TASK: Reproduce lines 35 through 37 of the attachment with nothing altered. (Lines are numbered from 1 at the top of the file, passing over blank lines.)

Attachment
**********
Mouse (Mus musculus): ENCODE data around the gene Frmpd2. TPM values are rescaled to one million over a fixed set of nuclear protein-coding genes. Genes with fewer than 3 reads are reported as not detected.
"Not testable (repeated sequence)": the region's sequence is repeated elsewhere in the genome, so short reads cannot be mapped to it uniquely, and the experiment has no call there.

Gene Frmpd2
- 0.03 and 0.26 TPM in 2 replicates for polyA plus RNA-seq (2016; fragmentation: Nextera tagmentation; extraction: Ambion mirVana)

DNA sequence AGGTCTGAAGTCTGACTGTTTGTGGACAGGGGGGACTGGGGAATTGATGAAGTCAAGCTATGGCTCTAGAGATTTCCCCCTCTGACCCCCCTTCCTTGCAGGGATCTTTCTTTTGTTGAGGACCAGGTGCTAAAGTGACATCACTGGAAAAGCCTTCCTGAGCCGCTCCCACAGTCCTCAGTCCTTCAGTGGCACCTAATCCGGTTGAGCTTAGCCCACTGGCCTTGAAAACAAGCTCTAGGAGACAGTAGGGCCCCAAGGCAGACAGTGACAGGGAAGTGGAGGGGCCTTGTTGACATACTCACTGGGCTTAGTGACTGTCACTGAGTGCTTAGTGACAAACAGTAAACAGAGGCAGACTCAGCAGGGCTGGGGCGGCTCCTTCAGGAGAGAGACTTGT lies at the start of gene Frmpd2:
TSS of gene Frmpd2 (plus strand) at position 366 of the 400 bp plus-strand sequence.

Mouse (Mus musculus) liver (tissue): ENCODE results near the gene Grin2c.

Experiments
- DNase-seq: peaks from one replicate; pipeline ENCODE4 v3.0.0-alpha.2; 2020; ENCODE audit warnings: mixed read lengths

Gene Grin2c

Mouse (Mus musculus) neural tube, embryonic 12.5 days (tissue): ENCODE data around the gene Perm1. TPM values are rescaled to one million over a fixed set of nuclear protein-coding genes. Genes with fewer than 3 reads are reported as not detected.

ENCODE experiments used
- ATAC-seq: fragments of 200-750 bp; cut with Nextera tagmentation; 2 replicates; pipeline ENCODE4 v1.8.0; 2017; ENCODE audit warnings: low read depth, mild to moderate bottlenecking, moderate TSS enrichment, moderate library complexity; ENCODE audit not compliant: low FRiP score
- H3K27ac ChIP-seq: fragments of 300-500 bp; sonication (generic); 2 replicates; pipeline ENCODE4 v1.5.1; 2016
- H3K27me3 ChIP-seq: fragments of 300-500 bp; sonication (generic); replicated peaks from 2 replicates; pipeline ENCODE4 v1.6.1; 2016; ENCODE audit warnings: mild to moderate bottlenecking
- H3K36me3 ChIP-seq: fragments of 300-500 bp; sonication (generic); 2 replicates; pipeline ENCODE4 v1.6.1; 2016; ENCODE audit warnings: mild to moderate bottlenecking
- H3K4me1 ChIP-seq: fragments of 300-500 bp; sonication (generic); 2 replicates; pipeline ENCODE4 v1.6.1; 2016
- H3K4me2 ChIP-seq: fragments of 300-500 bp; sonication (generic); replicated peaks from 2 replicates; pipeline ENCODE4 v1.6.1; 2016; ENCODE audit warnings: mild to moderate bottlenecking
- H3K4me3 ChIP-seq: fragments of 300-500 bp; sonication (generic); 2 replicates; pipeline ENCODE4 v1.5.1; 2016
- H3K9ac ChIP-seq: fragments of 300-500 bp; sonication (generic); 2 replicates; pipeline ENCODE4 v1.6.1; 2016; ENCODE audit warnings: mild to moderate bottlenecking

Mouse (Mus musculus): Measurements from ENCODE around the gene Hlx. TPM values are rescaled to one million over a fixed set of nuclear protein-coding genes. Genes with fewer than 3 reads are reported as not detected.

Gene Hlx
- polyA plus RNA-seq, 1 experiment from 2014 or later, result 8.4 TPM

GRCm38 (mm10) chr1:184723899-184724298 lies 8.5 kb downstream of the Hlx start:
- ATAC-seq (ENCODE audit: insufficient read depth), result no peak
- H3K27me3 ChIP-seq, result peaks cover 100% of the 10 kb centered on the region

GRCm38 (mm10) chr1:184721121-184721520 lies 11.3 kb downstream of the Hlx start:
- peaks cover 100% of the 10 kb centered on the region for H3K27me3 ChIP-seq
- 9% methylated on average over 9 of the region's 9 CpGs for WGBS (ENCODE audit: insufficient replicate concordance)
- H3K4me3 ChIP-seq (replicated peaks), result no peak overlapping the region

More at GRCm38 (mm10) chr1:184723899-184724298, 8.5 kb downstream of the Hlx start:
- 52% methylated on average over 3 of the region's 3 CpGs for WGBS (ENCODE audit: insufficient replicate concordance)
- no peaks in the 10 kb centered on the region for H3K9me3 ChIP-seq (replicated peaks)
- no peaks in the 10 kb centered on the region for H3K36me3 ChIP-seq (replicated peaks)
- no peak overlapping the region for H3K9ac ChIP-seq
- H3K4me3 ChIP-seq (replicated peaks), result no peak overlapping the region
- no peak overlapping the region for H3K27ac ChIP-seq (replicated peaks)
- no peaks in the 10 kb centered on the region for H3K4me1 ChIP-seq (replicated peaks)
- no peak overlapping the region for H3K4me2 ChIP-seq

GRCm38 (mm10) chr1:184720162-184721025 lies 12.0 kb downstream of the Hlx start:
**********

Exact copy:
- no peak overlapping the region for H3K9ac ChIP-seq
- H3K4me3 ChIP-seq (replicated peaks), result no peak overlapping the region
- no peak overlapping the region for H3K27ac ChIP-seq (replicated peaks)